Amazon Prime Video recently wrote about how changing away from managed services and writing a more integrated application saved them money. Despite being a few months old, this appeared to blow-up this week, and predictably has caused some cries of “SEE, SEE YOU SHOULD JUST RUN EVERYTHING YOURSELF”.
But to those of use who have been building on AWS (and other providers) for many years, it’s not a surprise, and we all have stories where we’ve done similar.
I say this as someone who is an annoying cheerleader for serverless compute and managed services, but despite that, I have home-rolled things, when it made sense.
How do you solve a problem
When you’re solving a problem, you look at what the managed services that you have available, considering factors like:
- Your teams experience with the service
- Limitations on the service, and what it was intended for, against what you’re doing
- What quotas may apply that you hit
- How the pricing model works
While pricing for managed-services is generally based on usage, sometimes specific costs will apply more to your workload, e.g. if you’re serving small images, you’ll be more impacted by the per-request cost than the bandwidth charges.
I would be surprised if an experienced architect hasn’t faced a situation where “Service X would be perfect for this, if only it didn’t have this restriction Y, or wasn’t priced for Z”.
We’d built out a system that was performing 3 distinct processing steps on large files.
The system had built out incrementally, and we had the 3 steps on three different auto-scale groups, fed by queues.
While some of the requests could be processed from S3 as a stream, one task required downloading the file to a filesystem, and that download took time.
The users wanted to reduce the end-to-end processing time. Some of the tasks were predicated on passing prior steps, and so we didn’t want to make the steps parallel.
Attempt 1: “EFS looks good”
We used the ‘relatively’ new Elastic File System service from AWS… The first component downloaded the file, subsequent operations used this download.
This also had the advantage that the since the ‘smallest’ service was first, you paid for that download on the cheapest instance, and the more expensive instances didn’t have to download it.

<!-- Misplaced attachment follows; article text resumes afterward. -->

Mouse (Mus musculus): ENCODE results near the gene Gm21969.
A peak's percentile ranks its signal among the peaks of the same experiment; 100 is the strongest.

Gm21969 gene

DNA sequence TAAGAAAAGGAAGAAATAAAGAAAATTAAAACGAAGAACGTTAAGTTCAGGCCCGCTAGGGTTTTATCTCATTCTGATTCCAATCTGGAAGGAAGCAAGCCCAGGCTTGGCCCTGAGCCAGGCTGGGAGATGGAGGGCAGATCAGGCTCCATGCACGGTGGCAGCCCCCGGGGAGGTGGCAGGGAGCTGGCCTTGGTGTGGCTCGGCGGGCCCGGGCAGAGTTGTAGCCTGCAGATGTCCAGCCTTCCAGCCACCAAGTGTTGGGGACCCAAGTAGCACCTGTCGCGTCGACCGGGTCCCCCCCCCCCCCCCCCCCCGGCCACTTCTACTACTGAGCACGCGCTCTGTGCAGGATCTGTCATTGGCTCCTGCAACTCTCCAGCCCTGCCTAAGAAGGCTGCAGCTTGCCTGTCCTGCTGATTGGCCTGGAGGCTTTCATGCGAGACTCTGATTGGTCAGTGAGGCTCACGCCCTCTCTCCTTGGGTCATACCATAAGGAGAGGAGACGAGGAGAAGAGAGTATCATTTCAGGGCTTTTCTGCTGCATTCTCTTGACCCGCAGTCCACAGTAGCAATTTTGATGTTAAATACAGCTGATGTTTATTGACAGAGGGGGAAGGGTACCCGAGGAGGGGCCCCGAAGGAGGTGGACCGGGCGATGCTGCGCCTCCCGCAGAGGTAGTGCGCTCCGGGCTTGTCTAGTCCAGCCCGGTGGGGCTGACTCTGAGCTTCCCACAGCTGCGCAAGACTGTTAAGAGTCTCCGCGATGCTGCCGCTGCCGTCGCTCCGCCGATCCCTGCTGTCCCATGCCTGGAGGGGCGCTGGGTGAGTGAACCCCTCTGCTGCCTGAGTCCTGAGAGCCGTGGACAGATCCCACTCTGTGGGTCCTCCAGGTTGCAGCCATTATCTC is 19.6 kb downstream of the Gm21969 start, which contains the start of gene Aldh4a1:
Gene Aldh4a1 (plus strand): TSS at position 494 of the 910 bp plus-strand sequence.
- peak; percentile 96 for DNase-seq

We developed, deployed, and for the first morning it was really quick… until we discovered that we were using burst quota, and spent the afternoon rolling back.
Filesystem throughput was allocated based on the amount stored on the filesystem, but as this was a transient process, we didn’t replenish it quickly enough, and didn’t like the idea of just making large random files to earn it.
Now you can just pay for provisioned throughput, perhaps in a small part because of a conversation we had with the account managers.
Attempt 2: “Sod it, just combine them”
The processes varied in complexity, there was effectively a trivial, a medium, and a high complexity task… So the second solution we approached was combining all the tasks onto a single service… the computing power for the highest task would zoom through the other two tasks, and so we combined them into what I jokingly called “the microlith”.
We didn’t touch the other parts of the pipeline, or the database, they remained in other services, but combining the 3 steps worked.
What did we gain
The system was faster, and even more usefully to operators, more predictable.
Once processing had started you could tell, based on the file size, when the items would be ready…
Much like “lower p90 but higher maximum” feels better for user experience, this consistency was great.
What did we lose
Two of the three components had external dependancies, and this did mean this component was one of the less ‘safe’ to deploy, and while tests built up to defend against that… the impact of failed deploy was larger than you’d want.
There are always times when breaking your patterns makes sense, the key is knowing what you’re both gaining and losing, and taking decisions for the right reasons at the right times.
Prime video refining an architecture to better meet scaling and cost models, making it less “Pure”, isn’t the gotcha against these services that some people would have you believe.
“Pure” design doesn’t win prizes.
Suitable design does.